Tokyo Story tells the story of an aging couple who travel to Tokyo to visit their three grown biological children and their widowed daughter-in-law, whose husband died presumably as a result of the war. While the three biological children and their grandchildren seem to not want to deal with them, their daughter-in-law gladly takes them in and goes out of her way to show them around the city. It is examination of the family dynamic, something Ozu obsessed over throughout his career.
A key element to the film is the choices characters make. While characters make bad and/or selfish choices, their character is fully fleshed out so it is understood why they made these decisions. At the center of all the bad decisions are two characters that are impartial in their way of looking at the situation and look at things practically and as objectively as possible. This leads to the audience questioning whether the decisions were bad at all or merely inevitable.
Tokyo Story is a triumph in filmmaking from one of cinema’s very best masters. It reminds audiences that a film does not need to be flashy in its style to be great. At the center of Tokyo Story is an honest story fueled by pure emotions.
11. Seven Samurai (Dir. Kurosawa Akira, 1954)
While Ozu was focused on melancholy and honest works after WWII in Japan, Kurosawa Akira was instead interested in giving audiences pure entertainment and gave birth to the modern day action movie with the release of Seven Samurai. But sheer entertainment alone does not constitute reason enough to be placed on this list, for Seven Samurai represents grand filmmaking at a high level, and offers high-octane action scenes that make modern action movies seem dull in comparison.
The story is simple. A poor farming village recruits a group of samurai to help defend themselves after a series of incidents in which bandits have come and terrorized their homes. The film runs roughly three and a half hours long, but Kurosawa uses the first half of that time to carefully establish character and situation, so that everything is clearly understood and therefore making it easy for audiences to sympathize with the what is going on, before blasting off into non-stop off the walls action.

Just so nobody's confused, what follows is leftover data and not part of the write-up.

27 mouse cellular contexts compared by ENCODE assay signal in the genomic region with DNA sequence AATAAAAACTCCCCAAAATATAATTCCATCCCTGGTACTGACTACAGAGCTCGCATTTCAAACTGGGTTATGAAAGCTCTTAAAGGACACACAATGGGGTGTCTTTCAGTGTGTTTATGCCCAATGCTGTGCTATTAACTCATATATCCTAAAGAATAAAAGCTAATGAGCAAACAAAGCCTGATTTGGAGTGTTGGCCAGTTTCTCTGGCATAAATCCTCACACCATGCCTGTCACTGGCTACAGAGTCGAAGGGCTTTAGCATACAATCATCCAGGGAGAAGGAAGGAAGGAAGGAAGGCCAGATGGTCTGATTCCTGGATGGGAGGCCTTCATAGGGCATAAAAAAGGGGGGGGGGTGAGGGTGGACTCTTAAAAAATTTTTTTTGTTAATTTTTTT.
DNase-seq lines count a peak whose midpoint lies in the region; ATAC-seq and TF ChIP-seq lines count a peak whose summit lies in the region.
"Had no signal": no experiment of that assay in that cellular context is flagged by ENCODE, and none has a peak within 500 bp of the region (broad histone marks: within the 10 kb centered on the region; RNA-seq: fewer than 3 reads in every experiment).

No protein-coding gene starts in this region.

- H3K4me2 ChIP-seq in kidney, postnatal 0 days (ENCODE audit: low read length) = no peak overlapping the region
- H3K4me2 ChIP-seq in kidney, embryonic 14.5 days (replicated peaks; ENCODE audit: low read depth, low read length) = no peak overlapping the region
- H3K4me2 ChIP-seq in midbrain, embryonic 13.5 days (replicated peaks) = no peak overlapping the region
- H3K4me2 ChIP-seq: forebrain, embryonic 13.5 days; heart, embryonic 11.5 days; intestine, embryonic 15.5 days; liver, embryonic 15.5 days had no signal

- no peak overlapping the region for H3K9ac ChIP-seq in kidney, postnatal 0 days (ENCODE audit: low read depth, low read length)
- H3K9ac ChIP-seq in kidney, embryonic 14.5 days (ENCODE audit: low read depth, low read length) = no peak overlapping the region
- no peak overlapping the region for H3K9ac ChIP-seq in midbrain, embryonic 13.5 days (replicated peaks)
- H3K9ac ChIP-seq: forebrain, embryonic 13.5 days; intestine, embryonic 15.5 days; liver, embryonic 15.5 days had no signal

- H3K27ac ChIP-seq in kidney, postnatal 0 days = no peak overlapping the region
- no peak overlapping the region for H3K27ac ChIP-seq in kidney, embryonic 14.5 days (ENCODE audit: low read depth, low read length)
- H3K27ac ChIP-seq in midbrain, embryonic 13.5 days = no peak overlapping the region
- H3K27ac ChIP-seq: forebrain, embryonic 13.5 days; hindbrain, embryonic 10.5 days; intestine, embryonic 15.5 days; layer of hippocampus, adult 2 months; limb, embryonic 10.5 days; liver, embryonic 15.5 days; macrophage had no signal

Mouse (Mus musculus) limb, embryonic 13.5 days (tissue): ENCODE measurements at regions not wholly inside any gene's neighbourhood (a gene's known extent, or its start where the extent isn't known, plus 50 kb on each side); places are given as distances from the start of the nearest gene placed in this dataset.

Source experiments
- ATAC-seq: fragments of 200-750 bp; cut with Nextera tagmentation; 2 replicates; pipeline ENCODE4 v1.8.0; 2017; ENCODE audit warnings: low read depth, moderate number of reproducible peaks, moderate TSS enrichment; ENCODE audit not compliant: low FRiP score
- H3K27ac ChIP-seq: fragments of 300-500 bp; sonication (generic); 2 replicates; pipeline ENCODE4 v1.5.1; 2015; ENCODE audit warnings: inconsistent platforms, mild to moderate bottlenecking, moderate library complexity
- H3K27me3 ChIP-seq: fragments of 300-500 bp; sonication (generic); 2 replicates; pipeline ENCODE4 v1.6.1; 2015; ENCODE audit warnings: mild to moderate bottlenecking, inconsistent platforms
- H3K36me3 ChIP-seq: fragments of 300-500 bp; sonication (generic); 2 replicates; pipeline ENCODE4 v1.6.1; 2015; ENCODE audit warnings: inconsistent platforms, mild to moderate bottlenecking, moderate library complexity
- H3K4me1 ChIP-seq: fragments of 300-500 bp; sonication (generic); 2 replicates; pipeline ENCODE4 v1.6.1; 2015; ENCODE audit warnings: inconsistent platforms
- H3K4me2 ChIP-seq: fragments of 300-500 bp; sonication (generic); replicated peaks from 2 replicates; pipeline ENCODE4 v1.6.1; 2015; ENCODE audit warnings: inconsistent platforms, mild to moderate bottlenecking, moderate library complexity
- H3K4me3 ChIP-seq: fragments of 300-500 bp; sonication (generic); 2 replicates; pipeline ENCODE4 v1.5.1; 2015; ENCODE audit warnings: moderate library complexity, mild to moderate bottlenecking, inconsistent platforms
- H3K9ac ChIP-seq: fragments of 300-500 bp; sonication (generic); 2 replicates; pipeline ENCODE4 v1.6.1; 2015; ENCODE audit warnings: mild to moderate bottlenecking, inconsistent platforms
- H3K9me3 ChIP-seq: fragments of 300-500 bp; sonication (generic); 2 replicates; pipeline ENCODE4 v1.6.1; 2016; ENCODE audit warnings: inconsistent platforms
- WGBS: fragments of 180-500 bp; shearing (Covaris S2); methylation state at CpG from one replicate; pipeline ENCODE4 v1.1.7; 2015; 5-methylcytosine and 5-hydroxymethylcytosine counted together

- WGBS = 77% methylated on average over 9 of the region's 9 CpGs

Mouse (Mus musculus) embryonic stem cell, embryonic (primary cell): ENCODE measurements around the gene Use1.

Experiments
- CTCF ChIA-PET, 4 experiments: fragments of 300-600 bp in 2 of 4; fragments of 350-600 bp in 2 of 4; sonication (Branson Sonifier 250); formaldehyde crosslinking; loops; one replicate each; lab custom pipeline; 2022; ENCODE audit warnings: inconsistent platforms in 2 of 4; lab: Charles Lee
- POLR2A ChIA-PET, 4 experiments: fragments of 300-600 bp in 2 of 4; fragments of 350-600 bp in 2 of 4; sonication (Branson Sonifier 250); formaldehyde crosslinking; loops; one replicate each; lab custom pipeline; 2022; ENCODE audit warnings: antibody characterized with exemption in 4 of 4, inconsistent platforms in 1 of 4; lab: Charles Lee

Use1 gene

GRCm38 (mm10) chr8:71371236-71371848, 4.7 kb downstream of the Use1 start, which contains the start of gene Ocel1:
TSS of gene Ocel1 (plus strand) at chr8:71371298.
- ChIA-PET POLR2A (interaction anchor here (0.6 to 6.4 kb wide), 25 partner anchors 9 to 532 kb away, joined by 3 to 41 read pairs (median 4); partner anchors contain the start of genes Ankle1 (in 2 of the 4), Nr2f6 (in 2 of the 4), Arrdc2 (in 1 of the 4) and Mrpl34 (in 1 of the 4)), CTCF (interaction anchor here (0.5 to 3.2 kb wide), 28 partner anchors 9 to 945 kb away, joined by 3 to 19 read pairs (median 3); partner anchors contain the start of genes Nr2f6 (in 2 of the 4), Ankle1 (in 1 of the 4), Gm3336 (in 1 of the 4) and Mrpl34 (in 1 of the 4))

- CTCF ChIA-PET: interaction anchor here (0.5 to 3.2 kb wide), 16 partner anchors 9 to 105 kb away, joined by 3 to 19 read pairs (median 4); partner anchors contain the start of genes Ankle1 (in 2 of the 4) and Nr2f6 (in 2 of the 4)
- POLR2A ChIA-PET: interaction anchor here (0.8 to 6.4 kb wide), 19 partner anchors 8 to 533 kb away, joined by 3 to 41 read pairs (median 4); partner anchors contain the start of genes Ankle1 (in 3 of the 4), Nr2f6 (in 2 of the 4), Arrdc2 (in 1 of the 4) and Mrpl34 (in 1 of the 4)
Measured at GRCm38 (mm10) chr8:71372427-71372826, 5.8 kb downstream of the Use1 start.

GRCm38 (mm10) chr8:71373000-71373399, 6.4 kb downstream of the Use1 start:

Seven Samurai is a good example for those interested in making action movies, as it has a basic fundamental structure to it. On top of that, it is simply an entertaining movie that almost anyone will enjoy.
12. The Searchers (Dir. John Ford, 1956)
The Western genre is cinema’s oldest genre, dating back to before cinema had even focused genres in its vaudevillian era. It was especially popular in Hollywood and gave birth to some of the most iconic actors and directors in the medium. Two such individuals are actor John Wayne and director John Ford, who together made what is perhaps the greatest Western of all time, The Searchers.
A lot of what makes The Searchers so significant and so successful is John Ford’s use of the classical Western style. Unlike a Spaghetti Western, specifically the ones directed by Sergio Leone, which featured an antihero who did his actions in the service of no one but himself and a style that consisted of quick cuts and elongated action sequences, the classical style had a true, selfless hero at the center of the story and had a directorial style that largely consisted of large wide shots, so that the audience could feel the weight of the film’s grandeur and the scope of its beautiful landscape.